The Latin word, miles (soldier), signifies both the individual combatant and the entire army. Such linguistic fluidity of plural and singular is ubiquitous in Latin poetry, yet, arguably this double-image is a semantic reflection of the legionary’s personal and political identity. This article explores how the figure of the soldier as fundamentally one and many embodies Gilles Deleuze and Félix Guattari’s philosophy of ‘multiplicity’, by using this theory to frame a reading of the military body/bodies in Lucan’s notoriously violent Latin epic, Civil War. The frequent disruption of bodily boundaries, and the machine-like anonymity of the troops, combine with Lucan’s difficult verse to generate a textual space which violates preconceived parameters in a ‘more than civil’ conflict, forcing the reader to confront ‘multiplicities’ of being and meaning. By close-reading select passages from Civil War, this article will demonstrate how Deleuze and Guattari’s philosophy can facilitate a reading practice with particularly pertinent, if devastating, consequences for depictions of warfare.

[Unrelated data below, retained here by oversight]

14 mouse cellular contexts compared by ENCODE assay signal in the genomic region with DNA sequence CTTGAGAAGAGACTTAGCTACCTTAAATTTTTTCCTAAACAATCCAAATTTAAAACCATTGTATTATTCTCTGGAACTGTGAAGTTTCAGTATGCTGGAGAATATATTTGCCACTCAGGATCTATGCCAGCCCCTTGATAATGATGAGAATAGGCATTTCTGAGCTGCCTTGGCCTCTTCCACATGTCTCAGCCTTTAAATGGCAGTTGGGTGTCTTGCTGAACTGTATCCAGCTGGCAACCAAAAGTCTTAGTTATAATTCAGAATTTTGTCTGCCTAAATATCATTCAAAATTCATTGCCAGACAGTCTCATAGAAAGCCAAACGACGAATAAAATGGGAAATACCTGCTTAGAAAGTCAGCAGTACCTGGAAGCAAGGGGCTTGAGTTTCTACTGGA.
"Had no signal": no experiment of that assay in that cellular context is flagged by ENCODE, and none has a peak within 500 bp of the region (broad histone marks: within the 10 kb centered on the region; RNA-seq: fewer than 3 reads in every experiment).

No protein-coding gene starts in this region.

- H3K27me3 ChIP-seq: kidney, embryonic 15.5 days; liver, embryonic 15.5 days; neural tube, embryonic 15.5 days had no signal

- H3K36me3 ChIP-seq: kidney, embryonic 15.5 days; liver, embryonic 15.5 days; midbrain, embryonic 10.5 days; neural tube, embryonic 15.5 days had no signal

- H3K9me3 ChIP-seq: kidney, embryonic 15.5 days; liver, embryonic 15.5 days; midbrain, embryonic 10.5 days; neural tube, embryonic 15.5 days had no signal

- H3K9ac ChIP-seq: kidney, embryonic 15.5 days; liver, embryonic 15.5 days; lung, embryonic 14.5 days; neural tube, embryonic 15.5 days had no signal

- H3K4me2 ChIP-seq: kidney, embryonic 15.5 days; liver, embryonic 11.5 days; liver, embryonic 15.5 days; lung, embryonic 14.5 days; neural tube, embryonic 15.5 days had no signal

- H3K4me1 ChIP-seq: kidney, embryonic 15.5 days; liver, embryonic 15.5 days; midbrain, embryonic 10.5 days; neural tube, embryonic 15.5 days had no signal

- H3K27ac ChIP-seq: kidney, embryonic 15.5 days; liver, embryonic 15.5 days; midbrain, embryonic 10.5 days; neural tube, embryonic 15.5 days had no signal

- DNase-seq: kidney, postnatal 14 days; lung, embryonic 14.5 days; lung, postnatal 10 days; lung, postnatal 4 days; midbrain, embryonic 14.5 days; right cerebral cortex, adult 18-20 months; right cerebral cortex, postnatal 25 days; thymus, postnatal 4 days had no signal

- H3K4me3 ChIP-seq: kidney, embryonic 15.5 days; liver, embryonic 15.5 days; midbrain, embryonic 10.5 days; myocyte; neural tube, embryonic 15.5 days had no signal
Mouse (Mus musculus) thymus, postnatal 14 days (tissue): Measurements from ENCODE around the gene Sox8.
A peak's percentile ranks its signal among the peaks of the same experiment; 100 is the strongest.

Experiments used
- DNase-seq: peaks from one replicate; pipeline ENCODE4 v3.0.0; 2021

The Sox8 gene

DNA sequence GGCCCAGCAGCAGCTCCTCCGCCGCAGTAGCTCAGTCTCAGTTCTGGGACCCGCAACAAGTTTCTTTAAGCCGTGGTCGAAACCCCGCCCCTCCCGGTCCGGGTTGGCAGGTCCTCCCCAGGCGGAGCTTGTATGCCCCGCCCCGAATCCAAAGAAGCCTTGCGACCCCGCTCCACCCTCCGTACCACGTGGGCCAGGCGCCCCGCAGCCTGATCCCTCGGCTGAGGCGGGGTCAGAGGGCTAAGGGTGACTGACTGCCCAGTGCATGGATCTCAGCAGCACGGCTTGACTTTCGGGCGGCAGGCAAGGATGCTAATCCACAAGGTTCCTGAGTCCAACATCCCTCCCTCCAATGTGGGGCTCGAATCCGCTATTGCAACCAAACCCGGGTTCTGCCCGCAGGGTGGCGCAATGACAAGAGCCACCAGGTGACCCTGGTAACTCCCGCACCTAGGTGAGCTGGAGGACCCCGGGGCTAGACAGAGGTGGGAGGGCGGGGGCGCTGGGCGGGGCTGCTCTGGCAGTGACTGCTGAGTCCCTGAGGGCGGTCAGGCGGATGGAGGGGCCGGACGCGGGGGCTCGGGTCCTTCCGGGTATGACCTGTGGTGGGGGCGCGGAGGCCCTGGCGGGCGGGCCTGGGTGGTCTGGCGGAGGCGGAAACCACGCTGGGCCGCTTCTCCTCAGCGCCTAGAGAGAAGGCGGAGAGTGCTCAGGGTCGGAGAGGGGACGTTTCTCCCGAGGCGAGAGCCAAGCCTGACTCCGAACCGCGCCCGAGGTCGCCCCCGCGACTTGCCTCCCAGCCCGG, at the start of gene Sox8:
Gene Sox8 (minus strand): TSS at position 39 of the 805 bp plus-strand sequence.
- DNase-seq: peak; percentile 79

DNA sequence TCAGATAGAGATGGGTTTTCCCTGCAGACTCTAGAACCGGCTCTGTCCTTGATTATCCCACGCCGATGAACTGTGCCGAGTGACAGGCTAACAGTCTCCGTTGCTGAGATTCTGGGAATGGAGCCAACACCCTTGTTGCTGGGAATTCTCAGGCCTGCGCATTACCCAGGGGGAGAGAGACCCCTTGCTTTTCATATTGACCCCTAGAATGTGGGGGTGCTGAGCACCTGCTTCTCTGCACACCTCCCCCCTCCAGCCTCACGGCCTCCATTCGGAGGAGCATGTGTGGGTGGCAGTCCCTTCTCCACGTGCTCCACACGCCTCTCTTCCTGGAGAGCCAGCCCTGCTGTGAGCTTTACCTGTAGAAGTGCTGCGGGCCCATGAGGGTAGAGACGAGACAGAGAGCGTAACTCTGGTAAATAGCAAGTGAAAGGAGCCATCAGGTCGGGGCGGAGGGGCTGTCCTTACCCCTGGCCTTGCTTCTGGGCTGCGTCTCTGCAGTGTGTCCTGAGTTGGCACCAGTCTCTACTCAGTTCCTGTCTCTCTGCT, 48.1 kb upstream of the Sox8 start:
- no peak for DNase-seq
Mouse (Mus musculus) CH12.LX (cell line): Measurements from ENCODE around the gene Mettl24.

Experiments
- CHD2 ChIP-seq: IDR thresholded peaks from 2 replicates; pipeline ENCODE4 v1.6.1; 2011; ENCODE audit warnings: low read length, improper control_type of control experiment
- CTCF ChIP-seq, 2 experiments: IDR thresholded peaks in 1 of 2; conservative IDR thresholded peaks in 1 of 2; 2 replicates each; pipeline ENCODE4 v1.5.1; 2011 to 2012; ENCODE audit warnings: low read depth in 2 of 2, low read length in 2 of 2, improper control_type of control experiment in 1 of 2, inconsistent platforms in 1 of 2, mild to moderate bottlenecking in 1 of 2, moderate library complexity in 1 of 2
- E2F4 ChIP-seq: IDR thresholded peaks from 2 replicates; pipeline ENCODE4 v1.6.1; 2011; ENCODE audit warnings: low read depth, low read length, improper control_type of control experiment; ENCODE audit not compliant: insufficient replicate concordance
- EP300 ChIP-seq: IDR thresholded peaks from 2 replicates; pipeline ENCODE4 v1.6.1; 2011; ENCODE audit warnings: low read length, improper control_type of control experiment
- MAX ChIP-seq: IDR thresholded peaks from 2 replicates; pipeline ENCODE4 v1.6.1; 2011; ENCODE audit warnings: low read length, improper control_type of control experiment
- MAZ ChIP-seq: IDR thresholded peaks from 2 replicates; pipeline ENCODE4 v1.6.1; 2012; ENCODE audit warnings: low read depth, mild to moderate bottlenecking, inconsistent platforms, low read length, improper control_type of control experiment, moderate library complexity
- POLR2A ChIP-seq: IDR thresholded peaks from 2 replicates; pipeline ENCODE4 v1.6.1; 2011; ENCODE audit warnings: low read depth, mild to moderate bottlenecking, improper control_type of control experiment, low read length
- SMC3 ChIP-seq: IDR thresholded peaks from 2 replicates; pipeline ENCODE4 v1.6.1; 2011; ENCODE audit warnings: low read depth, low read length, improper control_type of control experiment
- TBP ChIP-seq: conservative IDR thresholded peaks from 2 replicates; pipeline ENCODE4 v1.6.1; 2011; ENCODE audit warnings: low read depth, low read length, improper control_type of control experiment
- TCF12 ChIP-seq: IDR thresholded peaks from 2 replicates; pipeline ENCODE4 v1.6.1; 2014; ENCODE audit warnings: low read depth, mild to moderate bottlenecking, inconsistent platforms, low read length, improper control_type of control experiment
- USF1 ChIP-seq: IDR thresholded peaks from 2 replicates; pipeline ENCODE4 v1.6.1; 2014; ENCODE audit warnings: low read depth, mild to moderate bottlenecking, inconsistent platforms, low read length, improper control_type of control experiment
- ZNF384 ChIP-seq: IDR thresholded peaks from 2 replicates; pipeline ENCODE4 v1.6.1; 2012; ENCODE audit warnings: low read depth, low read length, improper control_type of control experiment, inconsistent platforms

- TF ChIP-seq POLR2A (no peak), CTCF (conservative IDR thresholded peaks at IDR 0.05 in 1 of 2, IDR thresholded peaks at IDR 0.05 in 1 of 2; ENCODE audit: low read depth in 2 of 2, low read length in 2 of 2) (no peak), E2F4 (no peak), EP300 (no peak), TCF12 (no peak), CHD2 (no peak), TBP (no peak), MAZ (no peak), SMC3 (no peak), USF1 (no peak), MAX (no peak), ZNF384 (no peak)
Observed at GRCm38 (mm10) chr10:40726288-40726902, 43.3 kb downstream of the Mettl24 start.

|Number of pages||21|
|Publication status||Accepted/In press - 9 Nov 2019|